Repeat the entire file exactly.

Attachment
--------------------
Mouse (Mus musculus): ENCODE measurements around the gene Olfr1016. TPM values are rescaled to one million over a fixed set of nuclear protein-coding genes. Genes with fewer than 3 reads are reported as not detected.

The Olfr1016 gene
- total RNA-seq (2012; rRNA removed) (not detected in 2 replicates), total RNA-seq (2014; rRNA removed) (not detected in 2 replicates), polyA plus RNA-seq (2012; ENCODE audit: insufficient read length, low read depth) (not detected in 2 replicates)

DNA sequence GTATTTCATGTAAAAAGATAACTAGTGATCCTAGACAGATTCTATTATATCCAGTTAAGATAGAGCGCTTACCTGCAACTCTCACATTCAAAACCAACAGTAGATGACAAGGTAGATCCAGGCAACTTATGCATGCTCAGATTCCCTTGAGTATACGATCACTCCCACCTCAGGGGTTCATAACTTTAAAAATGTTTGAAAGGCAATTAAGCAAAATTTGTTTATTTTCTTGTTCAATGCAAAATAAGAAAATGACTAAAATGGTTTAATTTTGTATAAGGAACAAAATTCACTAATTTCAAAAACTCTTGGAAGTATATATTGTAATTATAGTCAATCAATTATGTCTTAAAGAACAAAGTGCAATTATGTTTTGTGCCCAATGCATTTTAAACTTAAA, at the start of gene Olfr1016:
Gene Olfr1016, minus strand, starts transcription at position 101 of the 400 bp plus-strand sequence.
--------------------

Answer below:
Mouse (Mus musculus): ENCODE measurements around the gene Olfr1016. TPM values are rescaled to one million over a fixed set of nuclear protein-coding genes. Genes with fewer than 3 reads are reported as not detected.

The Olfr1016 gene
- total RNA-seq (2012; rRNA removed) (not detected in 2 replicates), total RNA-seq (2014; rRNA removed) (not detected in 2 replicates), polyA plus RNA-seq (2012; ENCODE audit: insufficient read length, low read depth) (not detected in 2 replicates)

DNA sequence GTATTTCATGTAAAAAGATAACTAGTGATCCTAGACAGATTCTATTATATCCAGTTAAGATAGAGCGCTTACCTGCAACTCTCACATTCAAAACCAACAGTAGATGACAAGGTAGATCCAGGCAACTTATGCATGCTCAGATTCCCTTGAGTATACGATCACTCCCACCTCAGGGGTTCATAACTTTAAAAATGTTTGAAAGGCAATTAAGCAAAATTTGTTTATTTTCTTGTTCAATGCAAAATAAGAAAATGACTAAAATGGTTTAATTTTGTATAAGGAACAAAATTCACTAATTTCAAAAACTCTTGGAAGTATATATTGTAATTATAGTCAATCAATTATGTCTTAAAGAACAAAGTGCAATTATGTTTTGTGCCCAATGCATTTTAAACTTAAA, at the start of gene Olfr1016:
Gene Olfr1016, minus strand, starts transcription at position 101 of the 400 bp plus-strand sequence.